These questions and the relevance of soils were discussed prominently in the context of the current, and future, GEF land degradation strategy.

The complete set of conclusions and recommendations will be developed fully in a technical report to be completed by November 2012. STAP will draw from the technical report to develop specific policy recommendations for the GEF on soil organic carbon. The GEF Secretariat will consider both documents for the development of the GEF – 6 land degradation strategy. Please refer below to the presentations to learn more about the workshop.

For further information about this workshop, please write to Guadalupe Duron.

Prepared By: Guadalupe Duron

Nairobi | 10-12 September, 2012

DOWNLOAD All Documents


DOWNLOAD Workshop Information Note

DOWNLOAD List of participants

DOWNLOAD Estimating soil carbon change from land management using remote sensing and modeling

DOWNLOAD GEF Land Degradation Focal Area

DOWNLOAD Measuring monitoring and modelling soil organic carbon

DOWNLOAD Soil organic matter - soil fertility and climate change

DOWNLOAD Soil organic carbon management for global benefits

DOWNLOAD Soil organic matter and ecosystem services

DOWNLOAD Spatial assessment of soil degradation and its impact on SOC under different land covers

DOWNLOAD Spatial distribution variability and behavior of soil carbon

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Marine Spatial Planning in Practice

MSP by NOAA[M]arine spatial planning (MSP) is an area-based management framework that provides a means for improving decision-making as it relates to the use of marine resources and space. As human activities continue to exert increasing pressures on marine ecosystems, MSP is gaining international recognition as a valuable approach that integrates, rather than polarizes, environmental, social, and economic interests to achieve multiple management objectives.

STAP, in collaboration with UNEP and UNEP’s World Conservation Monitoring Centre, and guided by Panel Member Jakob Granit, is undertaking a cross-cutting advisory task to reflect available global experience of implementing MSP.  The partnership undertaking this task have invited all relevant GEF focal points, and a wide range of national and regional agencies, in liaison with the CBD Secretariat, to contribute their experience through a survey. The findings of this survey will be analysed in an expert workshop in Cambridge, UK, from 6-8 May.  The expected outputs will include lessons on the challenges of successfully making the transition from planning to implementation, lessons on the analysis of the governance context and identification of capacity building needs by context and MSP type.

To view a recent publication about MSP that was produced by the STAP and the Secretariat of the Convention on Biological Diversity (CBD), click here.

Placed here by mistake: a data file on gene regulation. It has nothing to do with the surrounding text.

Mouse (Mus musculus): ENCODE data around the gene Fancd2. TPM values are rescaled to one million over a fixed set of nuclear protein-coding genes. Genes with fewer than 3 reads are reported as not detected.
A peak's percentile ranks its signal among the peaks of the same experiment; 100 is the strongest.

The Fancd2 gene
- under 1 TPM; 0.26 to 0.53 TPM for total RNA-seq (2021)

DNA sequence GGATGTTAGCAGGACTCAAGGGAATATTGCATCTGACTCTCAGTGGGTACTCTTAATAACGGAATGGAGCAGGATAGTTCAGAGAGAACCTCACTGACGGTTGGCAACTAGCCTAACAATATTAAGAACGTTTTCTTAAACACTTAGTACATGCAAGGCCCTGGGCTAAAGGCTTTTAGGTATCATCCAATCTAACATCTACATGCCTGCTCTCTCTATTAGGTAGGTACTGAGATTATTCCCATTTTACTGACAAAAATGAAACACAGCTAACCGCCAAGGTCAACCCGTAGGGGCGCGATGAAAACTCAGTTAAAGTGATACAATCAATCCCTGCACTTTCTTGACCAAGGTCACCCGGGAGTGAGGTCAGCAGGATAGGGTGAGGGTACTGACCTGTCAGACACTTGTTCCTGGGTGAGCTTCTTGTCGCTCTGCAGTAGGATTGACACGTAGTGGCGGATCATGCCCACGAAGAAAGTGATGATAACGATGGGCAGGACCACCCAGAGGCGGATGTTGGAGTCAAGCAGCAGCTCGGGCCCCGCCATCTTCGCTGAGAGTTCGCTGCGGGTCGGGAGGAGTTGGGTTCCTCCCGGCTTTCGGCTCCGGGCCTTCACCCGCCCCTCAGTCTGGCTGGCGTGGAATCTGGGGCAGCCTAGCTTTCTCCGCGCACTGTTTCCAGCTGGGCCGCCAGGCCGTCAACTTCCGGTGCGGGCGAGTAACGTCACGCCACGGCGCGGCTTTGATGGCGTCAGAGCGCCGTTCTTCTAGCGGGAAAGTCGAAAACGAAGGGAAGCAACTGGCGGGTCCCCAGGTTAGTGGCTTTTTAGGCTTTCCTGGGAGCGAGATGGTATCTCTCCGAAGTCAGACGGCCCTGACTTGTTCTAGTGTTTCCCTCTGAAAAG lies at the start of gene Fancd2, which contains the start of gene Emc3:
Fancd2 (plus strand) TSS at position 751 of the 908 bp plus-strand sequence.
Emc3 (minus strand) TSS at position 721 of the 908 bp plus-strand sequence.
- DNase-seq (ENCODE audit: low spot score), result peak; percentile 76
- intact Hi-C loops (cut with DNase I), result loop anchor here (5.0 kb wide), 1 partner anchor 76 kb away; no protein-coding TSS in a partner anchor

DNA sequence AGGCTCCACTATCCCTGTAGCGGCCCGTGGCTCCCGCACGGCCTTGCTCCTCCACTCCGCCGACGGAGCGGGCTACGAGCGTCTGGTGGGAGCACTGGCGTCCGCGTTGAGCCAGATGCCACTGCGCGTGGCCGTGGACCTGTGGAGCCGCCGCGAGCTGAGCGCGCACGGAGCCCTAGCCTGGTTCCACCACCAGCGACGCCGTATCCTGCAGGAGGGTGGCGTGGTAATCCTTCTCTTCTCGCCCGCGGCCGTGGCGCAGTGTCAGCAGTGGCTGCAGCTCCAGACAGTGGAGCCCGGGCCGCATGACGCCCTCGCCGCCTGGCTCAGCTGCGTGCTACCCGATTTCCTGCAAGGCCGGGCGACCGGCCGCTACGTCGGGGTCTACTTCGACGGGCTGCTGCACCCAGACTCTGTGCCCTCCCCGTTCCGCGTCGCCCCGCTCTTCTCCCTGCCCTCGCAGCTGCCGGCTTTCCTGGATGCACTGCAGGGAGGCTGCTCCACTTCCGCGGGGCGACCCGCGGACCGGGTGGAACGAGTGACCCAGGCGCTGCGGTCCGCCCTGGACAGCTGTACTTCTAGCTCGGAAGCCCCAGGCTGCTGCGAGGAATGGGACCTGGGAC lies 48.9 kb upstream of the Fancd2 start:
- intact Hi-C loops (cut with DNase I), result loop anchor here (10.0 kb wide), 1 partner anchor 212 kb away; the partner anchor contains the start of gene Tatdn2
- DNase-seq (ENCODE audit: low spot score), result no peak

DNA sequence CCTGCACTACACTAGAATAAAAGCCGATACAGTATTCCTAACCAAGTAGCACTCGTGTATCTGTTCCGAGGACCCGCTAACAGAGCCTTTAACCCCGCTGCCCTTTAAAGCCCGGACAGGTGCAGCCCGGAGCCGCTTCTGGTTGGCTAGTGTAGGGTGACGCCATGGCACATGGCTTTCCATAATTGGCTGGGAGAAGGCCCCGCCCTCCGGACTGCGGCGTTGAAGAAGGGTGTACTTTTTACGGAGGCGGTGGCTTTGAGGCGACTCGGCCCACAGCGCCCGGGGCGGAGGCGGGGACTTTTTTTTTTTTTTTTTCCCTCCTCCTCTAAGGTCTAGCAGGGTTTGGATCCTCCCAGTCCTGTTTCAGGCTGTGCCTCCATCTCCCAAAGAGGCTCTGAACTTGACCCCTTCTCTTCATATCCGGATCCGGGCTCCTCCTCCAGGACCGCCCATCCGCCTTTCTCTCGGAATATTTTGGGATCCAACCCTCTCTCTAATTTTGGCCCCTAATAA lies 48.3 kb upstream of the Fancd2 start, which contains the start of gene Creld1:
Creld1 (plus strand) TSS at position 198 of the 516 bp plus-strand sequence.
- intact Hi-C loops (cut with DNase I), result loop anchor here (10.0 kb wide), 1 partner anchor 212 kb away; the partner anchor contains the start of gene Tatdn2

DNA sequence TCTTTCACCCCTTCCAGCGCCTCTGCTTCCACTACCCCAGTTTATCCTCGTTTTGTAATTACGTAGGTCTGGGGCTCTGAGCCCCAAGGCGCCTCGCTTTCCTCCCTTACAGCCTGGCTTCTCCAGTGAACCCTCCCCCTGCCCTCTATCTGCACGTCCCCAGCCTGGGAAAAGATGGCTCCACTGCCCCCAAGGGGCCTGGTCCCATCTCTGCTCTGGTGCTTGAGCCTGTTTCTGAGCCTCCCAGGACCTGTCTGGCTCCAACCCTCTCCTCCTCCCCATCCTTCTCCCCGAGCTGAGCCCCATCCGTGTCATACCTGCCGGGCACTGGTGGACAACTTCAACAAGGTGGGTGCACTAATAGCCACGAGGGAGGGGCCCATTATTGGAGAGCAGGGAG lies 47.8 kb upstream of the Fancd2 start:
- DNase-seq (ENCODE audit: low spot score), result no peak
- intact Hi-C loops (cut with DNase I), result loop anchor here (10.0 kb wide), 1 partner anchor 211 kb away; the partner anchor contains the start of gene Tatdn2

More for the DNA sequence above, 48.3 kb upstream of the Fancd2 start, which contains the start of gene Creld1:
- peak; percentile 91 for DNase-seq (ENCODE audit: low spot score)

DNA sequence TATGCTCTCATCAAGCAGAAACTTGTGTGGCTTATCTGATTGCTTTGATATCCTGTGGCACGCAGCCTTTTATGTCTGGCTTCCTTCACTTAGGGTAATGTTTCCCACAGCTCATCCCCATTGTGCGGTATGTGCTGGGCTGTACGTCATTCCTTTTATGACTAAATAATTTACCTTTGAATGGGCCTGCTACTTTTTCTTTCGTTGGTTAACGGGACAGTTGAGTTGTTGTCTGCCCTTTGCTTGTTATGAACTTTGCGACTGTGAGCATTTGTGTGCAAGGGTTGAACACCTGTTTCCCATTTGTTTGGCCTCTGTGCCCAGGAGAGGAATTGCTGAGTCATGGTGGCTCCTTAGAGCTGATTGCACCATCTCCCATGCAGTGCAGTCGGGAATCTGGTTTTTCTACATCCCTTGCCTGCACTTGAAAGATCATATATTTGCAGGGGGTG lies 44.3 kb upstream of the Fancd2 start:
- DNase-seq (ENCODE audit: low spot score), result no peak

To find more information about this event, click here.

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STAP Meeting 2014

STAP Meeting (Open Session), October 27, 2014

The STAP will once more run its Biannual meeting concurrently with the GEF Council meetings. For the Fall 2014 session, the STAP Open Meeting will be held on October 27, 2014 at the World Bank MC Building in Washington DC. The main meeting objectives are as follows:-

  • Finalize the major program activities of STAP in FY15 and GEF-6;
  • Review STAP’s contribution to the IAPs, GEF Knowledge Management;
  • Review of STAP Screening Process in GEF-6.

The meeting Agenda and STAP Provisional Work Programme for GEF-6 can be accessed at the links below.

STAP Contribution to the 47th Meeting of the GEF Council (October 28-30, 2014)

The GEF Council is a high level meeting of representatives from the GEF's 32 constituencies, who act as the GEF's governing board of directors. They are responsible for developing, adopting, and evaluating policies and programs for GEF-financed activities. Council meetings are open to Council Members, Council Alternate Members, and the GEF CEO or his/her representative. The STAP is one of the invitees to this biannual meeting of the GEF partnership, and at each Council Meeting the STAP Chair presents a written and visual report on the activities of the STAP. In addition, the STAP Work Programme, the implementation of the work programme, and any other strategic or policy-related views of the STAP requested by the Council can be presented at the Council Meetings.

The STAP Chair's Report and the STAP Provisional Work Programme for GEF-6 will be the main documents presented to the Council.

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STAP/UNESCO Workshop Managing the Subsurface Environment

STAP/UNESCO Workshop Managing the Subsurface Environment: Integrated Managed Aquifer Recharge

[T]he significance of groundwater, and its intrinsic social and economic characteristics, are insufficiently recognized and valued in national development plans, or in the administration of water resources and the environment. The Scientific and Technical Advisory Panel (STAP) was, therefore, asked by the Global Environment Facility (GEF) to identify the principal threats, and strategic issues on groundwater.

In response, STAP convened a workshop on strategic priorities and options in groundwater resources in April 2004. The workshop recognized that Managed Aquifer Recharge (MAR) is integral to the management and sustainability of groundwater resources. Furthermore, the workshop acknowledged that MAR technologies can help address threats to groundwater (e.g. aquifer degradation due to salinization and seawater intrusion).

The GEF, therefore, asked STAP to convene a second workshop on managing the subsurface environment, with a focus on MAR. The purpose of the workshop was to assess the effectiveness of MAR, including, and in combination with related technologies, such as water reuse, in a range of hydrogeological and environmental settings. These included: transboundary water impacts in international waters, the impacts of extreme climatic events on groundwater recharge/storage, and groundwater management for sustaining groundwater-dependent ecosystems.

May 2006